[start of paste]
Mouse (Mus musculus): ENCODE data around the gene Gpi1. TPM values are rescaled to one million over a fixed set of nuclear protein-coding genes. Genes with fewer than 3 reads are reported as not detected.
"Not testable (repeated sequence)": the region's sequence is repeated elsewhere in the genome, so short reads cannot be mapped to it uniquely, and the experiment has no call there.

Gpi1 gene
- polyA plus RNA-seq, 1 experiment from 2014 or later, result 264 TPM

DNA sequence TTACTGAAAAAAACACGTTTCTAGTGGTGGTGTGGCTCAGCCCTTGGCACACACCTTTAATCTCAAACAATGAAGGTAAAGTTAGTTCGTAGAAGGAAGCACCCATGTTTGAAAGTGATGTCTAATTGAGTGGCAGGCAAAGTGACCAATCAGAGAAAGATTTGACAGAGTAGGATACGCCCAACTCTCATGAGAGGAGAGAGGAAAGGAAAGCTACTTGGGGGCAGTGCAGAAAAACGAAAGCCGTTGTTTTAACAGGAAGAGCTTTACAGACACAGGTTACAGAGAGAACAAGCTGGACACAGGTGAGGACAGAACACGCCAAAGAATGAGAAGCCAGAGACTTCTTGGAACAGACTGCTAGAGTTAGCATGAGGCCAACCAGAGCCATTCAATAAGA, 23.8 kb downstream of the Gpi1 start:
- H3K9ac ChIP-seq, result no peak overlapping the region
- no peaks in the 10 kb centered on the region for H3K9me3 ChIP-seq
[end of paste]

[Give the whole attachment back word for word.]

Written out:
Mouse (Mus musculus): ENCODE data around the gene Gpi1. TPM values are rescaled to one million over a fixed set of nuclear protein-coding genes. Genes with fewer than 3 reads are reported as not detected.
"Not testable (repeated sequence)": the region's sequence is repeated elsewhere in the genome, so short reads cannot be mapped to it uniquely, and the experiment has no call there.

Gpi1 gene
- polyA plus RNA-seq, 1 experiment from 2014 or later, result 264 TPM

DNA sequence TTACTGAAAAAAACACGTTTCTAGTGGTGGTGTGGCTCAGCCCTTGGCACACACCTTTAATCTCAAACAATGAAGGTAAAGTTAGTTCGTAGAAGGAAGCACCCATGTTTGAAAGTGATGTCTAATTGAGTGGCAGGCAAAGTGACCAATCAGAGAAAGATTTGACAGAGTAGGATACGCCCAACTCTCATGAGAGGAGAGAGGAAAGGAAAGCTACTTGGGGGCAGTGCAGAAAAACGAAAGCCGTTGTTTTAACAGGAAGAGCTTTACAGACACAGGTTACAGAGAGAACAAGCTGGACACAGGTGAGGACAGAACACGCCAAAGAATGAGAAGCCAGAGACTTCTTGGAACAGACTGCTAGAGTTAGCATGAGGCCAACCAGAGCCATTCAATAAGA, 23.8 kb downstream of the Gpi1 start:
- H3K9ac ChIP-seq, result no peak overlapping the region
- no peaks in the 10 kb centered on the region for H3K9me3 ChIP-seq